Coalition to End Uyghur Forced Labour Urges G20 Members to Enact Import Bans
WORLDWIDE — Ahead of the G20 Heads of State and Government Summit on October 30th and 31st in Rome, the Coalition to End Forced Labour in the Uyghur Region calls on world leaders to ban the import of products tainted with Uyghur forced labour, including cotton and yarn, polysilicon (used to produce solar panels), and electronics. As G20 leaders meet to discuss taking care of people and our planet, while ensuring a strong, inclusive and sustainable economic recovery, the Coalition is sounding the alarm that ending state-sponsored forced labour must be central to policies to advance the global transition to clean energy and promote climate justice.
Recent research indicates 95 percent of solar panels rely on one primary material – solar-grade polysilicon – and 45 percent of the world’s solar-grade polysilicon supply is produced in the Uyghur Region, where the widespread use of Uyghur forced labour by Chinese authorities is well-documented.
“The G7 made a strong commitment to removing forced labour from supply chains,” said Sophie Richardson, China Director at Human Rights Watch. “But until Chinese authorities are willing to allow real human rights due diligence on the ground, states have to underpin their strong rhetoric with clear action, including bans on products that can’t be shown to have been made with full respect for human rights.”
“There is an erroneous notion that governments must choose between building a clean energy future or protecting human rights and worker rights,” said Cathy Feingold, International Director at AFL-CIO, which recently issued a statement on building clean energy jobs. “Governments can and must do both.”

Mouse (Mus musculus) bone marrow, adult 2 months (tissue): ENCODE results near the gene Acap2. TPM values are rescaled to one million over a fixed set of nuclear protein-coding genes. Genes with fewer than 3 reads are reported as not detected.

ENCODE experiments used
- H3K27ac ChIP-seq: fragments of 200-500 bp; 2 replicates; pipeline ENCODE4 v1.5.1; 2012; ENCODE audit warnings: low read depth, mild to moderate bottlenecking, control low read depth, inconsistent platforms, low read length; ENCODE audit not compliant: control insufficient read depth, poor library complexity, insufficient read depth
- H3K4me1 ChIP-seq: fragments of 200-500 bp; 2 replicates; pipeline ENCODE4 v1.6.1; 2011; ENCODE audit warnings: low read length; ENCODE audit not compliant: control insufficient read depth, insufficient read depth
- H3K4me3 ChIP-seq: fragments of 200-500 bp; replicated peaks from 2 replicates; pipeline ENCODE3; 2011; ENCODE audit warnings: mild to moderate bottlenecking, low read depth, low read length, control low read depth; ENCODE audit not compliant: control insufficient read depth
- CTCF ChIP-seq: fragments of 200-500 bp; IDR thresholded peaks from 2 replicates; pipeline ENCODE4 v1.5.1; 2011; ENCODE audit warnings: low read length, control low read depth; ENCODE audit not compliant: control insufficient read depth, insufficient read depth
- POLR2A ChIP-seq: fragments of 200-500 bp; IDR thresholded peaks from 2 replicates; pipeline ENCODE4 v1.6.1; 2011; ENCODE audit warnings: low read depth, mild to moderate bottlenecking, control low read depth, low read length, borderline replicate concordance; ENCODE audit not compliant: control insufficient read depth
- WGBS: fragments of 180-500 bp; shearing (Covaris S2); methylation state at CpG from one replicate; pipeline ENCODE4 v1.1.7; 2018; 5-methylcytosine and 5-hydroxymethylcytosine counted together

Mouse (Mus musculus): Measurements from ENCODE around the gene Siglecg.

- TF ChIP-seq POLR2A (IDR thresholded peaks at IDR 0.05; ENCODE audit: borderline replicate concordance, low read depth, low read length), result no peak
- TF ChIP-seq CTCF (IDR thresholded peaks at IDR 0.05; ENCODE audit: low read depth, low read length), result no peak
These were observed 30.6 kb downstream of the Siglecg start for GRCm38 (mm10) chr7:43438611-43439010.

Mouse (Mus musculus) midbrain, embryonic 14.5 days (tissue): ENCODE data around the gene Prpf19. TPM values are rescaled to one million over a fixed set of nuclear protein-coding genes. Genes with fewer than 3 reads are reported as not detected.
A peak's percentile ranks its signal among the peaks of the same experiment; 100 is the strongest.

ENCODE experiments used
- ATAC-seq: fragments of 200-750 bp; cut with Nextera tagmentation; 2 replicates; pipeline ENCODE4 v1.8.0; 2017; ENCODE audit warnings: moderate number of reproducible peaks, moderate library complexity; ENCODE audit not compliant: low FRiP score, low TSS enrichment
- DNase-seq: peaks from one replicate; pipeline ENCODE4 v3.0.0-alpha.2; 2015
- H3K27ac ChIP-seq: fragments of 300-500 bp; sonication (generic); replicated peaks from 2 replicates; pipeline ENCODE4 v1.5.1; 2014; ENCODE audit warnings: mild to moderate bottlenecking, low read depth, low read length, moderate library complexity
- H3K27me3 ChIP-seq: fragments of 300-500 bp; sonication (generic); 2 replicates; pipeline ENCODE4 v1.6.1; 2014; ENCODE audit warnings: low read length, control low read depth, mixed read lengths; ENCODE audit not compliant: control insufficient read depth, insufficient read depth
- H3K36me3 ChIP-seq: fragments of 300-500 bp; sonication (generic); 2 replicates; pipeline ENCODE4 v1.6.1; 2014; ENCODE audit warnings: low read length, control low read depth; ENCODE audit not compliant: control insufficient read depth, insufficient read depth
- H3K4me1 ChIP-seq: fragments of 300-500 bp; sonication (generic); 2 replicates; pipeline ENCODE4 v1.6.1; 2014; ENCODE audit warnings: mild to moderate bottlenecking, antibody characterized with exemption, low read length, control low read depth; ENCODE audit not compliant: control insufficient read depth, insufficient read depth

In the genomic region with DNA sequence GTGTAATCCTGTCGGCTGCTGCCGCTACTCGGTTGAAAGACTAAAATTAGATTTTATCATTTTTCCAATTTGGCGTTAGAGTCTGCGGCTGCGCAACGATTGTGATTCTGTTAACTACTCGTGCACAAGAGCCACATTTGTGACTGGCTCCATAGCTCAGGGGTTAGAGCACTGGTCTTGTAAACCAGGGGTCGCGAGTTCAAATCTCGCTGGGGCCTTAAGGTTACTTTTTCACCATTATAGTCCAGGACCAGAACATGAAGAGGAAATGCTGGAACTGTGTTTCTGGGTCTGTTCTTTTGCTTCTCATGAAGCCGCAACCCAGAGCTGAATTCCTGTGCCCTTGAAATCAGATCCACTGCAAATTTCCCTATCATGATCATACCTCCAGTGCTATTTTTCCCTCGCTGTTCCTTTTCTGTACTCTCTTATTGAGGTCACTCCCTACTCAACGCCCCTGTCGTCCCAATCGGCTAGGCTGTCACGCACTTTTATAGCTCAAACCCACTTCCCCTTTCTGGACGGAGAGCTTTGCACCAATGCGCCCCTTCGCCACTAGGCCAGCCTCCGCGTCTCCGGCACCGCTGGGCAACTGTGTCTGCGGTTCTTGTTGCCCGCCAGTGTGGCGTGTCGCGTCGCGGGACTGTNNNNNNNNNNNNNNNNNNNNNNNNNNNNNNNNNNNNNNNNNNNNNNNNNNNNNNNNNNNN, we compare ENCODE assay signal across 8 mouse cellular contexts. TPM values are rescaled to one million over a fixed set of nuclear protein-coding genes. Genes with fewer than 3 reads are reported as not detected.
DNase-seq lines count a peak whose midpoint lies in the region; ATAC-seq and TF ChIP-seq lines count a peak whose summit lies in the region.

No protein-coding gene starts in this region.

There is increasing momentum around legislation prohibiting forced labour products. Most recently, the Coalition applauded the European Commission’s proposed ban on products made with forced labour. The EU must now proceed with a strong proposal which ensures Uyghur forced labour goods are not sold on EU store shelves. Further, the Coalition urges all G20 governments to introduce controls on goods produced or transported with forced labour through customs enforcement measures. These measures must be robustly and transparently enforced, for which the Coalition offers guidelines in their Call to Action.
“With each passing day, Uyghurs continue to suffer devastation and hardship,” said Omer Kanat, Executive Director of the Uyghur Human Rights Project. “Governments must end corporate profits from Uyghur forced labour in global supply chains.”
The Coalition is also calling on countries to follow through on G7 commitments on forced labour made in the Cornwall Communiqué. G7 Trade Ministers were tasked to “identify areas for strengthened cooperation and collective efforts towards eradicating the use of all forms of forced labour in global supply chains.” Since the meeting in June, however, world leaders have yet to detail how they will achieve these goals.
About the Coalition
The Coalition to End Forced Labour in the Uyghur Region is a coalition of civil society organisations and trade unions united to end state-sponsored forced labour and other egregious human rights abuses against people from the Uyghur Region in China, known to local people as East Turkistan.
The coalition is calling on leading companies to ensure that they are not supporting or benefiting from the pervasive and extensive forced labour of the Uyghur population and other Turkic and Muslim-majority peoples, perpetrated by the Chinese government.
We call on governments, multi-stakeholder initiatives, companies, and other stakeholders to join us in challenging this abusive system and together build the economic and political pressure on the Chinese government to end forced labour in the Uyghur Region.